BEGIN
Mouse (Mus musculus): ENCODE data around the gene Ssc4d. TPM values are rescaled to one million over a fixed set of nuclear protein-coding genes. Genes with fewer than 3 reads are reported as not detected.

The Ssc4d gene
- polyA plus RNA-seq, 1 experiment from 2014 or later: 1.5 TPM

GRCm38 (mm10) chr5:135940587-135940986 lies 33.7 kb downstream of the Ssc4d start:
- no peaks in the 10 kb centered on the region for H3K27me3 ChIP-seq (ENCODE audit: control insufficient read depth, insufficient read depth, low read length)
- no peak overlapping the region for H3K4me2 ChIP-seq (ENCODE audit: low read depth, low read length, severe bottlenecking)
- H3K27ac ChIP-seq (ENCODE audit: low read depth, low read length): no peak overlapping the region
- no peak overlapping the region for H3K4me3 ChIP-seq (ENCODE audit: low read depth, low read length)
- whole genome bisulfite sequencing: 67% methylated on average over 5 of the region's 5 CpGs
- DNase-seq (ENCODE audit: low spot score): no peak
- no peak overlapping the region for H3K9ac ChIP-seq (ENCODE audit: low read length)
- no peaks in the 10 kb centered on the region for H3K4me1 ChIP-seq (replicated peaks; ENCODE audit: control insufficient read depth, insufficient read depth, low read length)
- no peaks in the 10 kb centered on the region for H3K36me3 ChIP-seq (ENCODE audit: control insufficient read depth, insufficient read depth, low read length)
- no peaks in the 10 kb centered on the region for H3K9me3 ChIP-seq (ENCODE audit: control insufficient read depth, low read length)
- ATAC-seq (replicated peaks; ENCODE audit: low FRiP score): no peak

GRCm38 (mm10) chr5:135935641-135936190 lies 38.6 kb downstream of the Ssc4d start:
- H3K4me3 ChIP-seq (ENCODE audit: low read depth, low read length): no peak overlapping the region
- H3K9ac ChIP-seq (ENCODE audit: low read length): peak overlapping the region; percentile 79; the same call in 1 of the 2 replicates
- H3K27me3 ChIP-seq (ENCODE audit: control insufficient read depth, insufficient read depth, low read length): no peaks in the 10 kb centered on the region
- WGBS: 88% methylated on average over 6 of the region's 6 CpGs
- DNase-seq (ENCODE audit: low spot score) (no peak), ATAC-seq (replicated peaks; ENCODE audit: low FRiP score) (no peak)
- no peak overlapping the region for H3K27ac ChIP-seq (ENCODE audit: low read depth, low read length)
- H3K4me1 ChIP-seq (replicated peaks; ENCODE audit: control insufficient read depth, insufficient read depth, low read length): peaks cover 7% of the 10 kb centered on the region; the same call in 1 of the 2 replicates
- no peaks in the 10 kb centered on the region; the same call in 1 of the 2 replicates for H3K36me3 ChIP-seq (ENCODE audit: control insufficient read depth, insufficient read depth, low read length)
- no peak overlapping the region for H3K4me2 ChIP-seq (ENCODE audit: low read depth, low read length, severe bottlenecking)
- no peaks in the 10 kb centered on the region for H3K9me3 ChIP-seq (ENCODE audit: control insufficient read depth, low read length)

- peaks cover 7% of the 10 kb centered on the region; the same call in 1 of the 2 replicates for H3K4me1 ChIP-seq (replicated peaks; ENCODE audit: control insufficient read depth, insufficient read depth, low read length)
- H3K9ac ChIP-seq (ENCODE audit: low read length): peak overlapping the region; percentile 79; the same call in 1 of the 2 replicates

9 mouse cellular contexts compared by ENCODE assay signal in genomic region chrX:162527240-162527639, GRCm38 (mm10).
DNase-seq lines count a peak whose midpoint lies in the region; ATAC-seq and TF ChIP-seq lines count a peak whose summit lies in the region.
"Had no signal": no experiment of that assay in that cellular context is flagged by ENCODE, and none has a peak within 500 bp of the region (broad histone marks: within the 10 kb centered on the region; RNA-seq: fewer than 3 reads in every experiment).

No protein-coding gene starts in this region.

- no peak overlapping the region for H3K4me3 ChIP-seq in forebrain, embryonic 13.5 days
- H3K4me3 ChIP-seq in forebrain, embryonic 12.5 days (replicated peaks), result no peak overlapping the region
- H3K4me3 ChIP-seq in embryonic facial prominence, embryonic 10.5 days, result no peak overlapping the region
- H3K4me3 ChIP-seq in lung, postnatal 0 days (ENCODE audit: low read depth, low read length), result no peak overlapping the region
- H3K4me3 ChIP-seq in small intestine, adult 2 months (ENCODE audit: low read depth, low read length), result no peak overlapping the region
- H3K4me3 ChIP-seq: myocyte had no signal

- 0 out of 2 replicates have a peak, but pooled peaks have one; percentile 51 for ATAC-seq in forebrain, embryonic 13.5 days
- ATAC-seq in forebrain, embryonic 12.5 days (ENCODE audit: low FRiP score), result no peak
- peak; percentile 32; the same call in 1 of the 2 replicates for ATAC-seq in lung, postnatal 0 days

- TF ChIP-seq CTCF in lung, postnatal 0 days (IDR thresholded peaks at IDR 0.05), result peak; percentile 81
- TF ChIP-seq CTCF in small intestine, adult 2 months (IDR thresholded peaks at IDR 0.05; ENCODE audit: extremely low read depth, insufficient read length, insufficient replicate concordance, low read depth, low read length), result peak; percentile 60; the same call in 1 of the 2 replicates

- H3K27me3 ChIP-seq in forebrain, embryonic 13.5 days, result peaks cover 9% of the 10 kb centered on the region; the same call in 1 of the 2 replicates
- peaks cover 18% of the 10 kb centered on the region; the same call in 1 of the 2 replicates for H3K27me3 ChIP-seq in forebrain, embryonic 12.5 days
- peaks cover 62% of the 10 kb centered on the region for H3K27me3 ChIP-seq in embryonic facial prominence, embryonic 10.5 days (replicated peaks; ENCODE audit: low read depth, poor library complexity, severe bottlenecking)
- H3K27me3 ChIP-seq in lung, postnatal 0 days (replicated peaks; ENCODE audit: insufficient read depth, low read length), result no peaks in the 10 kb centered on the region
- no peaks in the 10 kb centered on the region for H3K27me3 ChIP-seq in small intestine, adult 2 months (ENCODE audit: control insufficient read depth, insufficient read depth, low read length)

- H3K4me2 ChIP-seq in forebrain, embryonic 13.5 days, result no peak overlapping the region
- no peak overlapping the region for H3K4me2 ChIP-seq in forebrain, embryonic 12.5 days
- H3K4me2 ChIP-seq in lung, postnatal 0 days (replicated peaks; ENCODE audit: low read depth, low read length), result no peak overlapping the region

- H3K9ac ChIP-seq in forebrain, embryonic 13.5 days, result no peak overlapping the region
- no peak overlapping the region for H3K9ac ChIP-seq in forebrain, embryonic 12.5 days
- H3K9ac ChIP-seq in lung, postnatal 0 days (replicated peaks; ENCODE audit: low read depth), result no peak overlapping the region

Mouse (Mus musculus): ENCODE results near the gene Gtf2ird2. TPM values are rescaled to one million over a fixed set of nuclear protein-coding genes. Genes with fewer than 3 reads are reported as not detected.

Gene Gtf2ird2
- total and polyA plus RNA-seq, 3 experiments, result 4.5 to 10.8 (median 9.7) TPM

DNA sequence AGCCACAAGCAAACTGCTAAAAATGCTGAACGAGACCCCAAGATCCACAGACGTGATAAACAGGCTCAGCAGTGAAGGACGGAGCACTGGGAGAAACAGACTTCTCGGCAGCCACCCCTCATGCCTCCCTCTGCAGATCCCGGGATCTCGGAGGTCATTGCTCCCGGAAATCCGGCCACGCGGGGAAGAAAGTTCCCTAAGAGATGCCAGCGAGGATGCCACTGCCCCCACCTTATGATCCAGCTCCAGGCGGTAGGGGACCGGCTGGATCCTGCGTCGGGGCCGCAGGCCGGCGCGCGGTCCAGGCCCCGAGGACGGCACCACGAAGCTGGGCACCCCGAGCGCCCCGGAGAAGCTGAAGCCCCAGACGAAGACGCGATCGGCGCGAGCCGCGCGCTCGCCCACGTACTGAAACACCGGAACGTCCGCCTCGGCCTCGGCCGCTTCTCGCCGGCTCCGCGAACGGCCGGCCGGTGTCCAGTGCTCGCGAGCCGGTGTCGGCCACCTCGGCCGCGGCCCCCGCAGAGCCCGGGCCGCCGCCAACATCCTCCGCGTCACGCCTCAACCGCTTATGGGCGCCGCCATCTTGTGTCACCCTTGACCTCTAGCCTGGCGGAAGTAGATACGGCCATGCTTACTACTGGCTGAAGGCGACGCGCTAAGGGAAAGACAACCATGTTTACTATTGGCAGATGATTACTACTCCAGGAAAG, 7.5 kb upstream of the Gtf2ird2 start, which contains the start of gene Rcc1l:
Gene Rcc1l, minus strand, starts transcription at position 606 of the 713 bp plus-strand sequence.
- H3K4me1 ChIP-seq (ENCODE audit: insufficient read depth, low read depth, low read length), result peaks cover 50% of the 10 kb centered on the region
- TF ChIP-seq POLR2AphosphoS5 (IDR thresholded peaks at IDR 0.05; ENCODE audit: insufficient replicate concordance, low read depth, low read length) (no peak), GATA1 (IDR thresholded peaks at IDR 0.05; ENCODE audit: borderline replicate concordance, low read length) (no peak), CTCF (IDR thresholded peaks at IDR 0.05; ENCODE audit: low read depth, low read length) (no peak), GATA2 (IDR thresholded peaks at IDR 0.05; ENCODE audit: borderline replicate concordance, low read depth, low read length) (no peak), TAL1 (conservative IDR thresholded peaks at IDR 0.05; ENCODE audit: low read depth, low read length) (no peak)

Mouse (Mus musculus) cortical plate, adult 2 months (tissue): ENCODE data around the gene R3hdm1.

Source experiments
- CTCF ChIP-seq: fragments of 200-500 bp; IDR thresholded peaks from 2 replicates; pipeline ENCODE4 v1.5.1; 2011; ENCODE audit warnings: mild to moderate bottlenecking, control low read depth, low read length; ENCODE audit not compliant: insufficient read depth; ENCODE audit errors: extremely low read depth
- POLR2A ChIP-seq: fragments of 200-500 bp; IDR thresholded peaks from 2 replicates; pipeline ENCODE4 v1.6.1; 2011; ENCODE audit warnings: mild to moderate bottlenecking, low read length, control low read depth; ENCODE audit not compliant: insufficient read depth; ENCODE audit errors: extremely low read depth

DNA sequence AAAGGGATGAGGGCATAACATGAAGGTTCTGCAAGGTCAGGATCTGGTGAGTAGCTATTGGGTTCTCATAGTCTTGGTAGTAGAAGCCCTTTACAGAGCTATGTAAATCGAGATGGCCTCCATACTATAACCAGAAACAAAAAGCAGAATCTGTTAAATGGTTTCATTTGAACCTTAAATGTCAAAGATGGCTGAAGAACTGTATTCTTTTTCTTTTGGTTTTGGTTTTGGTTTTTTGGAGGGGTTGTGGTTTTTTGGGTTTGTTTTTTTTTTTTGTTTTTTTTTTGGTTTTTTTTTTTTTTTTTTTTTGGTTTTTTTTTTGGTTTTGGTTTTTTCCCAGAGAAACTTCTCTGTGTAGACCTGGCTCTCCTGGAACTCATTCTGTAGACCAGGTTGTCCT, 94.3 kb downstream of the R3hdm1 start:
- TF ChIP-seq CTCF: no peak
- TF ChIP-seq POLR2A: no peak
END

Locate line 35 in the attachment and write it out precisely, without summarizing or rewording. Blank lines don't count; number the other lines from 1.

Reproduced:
- H3K4me3 ChIP-seq in embryonic facial prominence, embryonic 10.5 days, result no peak overlapping the region